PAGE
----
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STEM Foundry

STEM Foundry Programs

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    STEM Pack

    Undergraduate research communities consisting of authentic, interdisciplinary research experiences in a mentored research community structure.
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    STEM Neighborhood

    Community-based research teams that collaboratively work on local problems in partnership with communities and local organizations in Southern Colorado.
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    STEM Works

    Paid internship and field experience opportunities for undergraduates with companies, non-profits, and governmental agencies both locally and regionally.
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    STEM Founder

    Structured incubator to help students generate and launch their own STEM ideas. Mentorship support with patent and startup process.

The STEM Foundry delivers hands-on opportunities to STEM undergraduate students, including exciting, engaged, local research opportunities, internships, and entrepreneurial training. Explore the four Foundry programs below. For any questions on the STEM Foundry, please contact Foundry Director Dr. Jim Carsella.

STEM FOUNDRY Research Projects

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    STEM PACK Biology Projects

    Projects in Virology, Microbiology and Bioinformatics
    Amaya Garcia Costas
    Project Description

    Students in my lab will be able to choose from within a variety of projects. In one project we are aiming to characterize the molecular basis of bacteriophage-host interactions, including the bacteriophage lifestyle. A different project seeks to identify microorganisms with high tolerance or resistance to UV radiation and reactive oxygen species. We aim to evaluate this resistance and characterize possible mechanisms of resistance. A third microbiology project involves the development of biosensors (eg. bacteria) to sense pollutants in the environment such as metals or inorganic pollutants such as nitrates. Lastly, a solely bioinformatic project uses comparative genomics to annotate genes in the insulin signaling pathway of Drosophila species as part of a large collaboration. This project aims to better understand the evolution and function of metabolic pathways in eukaryotic organisms.



    Conservation of Migratory Song Birds
    Claire Ramos
    Project Description

    Conservation of migratory songbirds can be particularly challenging as it these animals require three distinct habitats for successful completion of their life cycle: breeding habitat, wintering habitat, and migratory habitat. The migratory phase of the life cycle of these animals may be the most critical as migratory behavior is physiologically stressful and dangerous. This was clearly demonstrated by a mass migratory songbird die-off that occurred in early Sept. 2020 the southwestern United States. Thousands of dead migrating birds were found over the span of just a few days. It is thought that this die-off was a result of a lethal combination of drought conditions reducing food availability, poor air quality caused by wildfires, and a freak snow storm. Migratory banding stations can provide valuable information to better understand the threats that migratory birds face on route to and from their breeding grounds. Migratory songbirds will be captured from field sites in areas heavily used by migrating birds in the area. We will use mist-nets to capture the birds and take various measurements to determine overall physiological condition of the birds. Birds will then be released to continue their migration.




    Colorado Checkered Whiptail Lizards in Urban-Natural Areas
    Dr. Fran Sandmeier
    Project Description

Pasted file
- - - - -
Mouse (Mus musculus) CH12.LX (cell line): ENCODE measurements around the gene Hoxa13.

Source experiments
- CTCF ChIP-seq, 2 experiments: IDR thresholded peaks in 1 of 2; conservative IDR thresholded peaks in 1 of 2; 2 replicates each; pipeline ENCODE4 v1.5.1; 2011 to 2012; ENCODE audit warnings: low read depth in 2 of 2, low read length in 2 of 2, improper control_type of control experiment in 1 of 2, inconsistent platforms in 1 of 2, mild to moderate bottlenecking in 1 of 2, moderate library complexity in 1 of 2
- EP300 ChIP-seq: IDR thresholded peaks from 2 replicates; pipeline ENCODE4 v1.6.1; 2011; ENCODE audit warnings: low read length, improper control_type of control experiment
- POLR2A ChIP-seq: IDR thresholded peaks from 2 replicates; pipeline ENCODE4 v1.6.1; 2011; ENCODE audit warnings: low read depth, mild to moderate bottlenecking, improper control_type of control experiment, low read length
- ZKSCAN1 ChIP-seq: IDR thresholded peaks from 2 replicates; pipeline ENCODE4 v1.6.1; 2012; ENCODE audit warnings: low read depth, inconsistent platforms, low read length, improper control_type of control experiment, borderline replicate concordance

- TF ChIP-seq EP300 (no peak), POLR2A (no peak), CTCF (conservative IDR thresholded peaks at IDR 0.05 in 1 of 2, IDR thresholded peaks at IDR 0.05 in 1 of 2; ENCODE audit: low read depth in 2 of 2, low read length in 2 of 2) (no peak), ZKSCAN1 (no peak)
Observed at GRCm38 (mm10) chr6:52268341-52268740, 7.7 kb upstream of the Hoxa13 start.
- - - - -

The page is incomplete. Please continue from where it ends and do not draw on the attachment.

This project focuses on mapping the local distribution of a rare lizard, the Colorado Checkered Whiptail (Aspidoscelis neotesselatus), as well as quantifying possible threats to its local persistence. The species is considered a species of conservation priority by the Colorado State Parks and Wildlife department, despite high levels of abundance within urban areas in Pueblo County. Because these urban populations have not previously been documented or studied, potential benefits and threats of urbanization have not been quantified for the persistence of lizard populations. A. neotesselatus is a parthenogenetic, asexually reproducing species. Like many similar, asexual species within the genus Aspidoscelis, it appears to thrive in disturbed areas. However, animals living in disturbed areas which are also highly urban may also be susceptible to anthropogenic stressors, including high levels of mesopredators. Increased predator-pressure in Pueblo County is most likely caused by feral cats, but could also include higher densities of natural predators such as raccoons, ravens, and coyotes that are known to aggregate around areas with increased irrigation and increased food sources. Here, we will quantify numbers of lizards across a gradient of urban-natural areas while also quantifying tail drops as a measure of predator attacks. Similarly, we will quantify external and internal parasite loads and differences in white blood cell profiles, as measures of stress. We hypothesize that the lizards in the most urban areas will exhibit higher levels of predator attacks and physiological stress than lizards in natural areas.

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    STEM PACK Chemistry Projects

    Synthesis of New Organofluorine Compounds of Biological Interest from Phenols and Alkenes
    Dr. David Dillon and Dr. Melvin Druelinger
    Project Description

    The objectives of this proposal are two-fold. First, to explore the synthetic generation of new organofluorine compounds from two important classes of naturally occurring materials, phenols and alkenes and more specifically using resorcinol and limonene and derivatives. The approach will use electrophilic fluorinations to explore these reactions. It is anticipated that these new compounds will be biologically active; this aspect will be explored as appropriate. Secondly, the project will engage two students doing research in the summer and fall semesters. The students will be fully engaged in all aspects of the research including synthesis, isolation, purification, and structural identification. They will make use of many instrumental spectroscopic and chromatographic techniques. Ultimately it is anticipated that the research will lead to professional presentations and publications.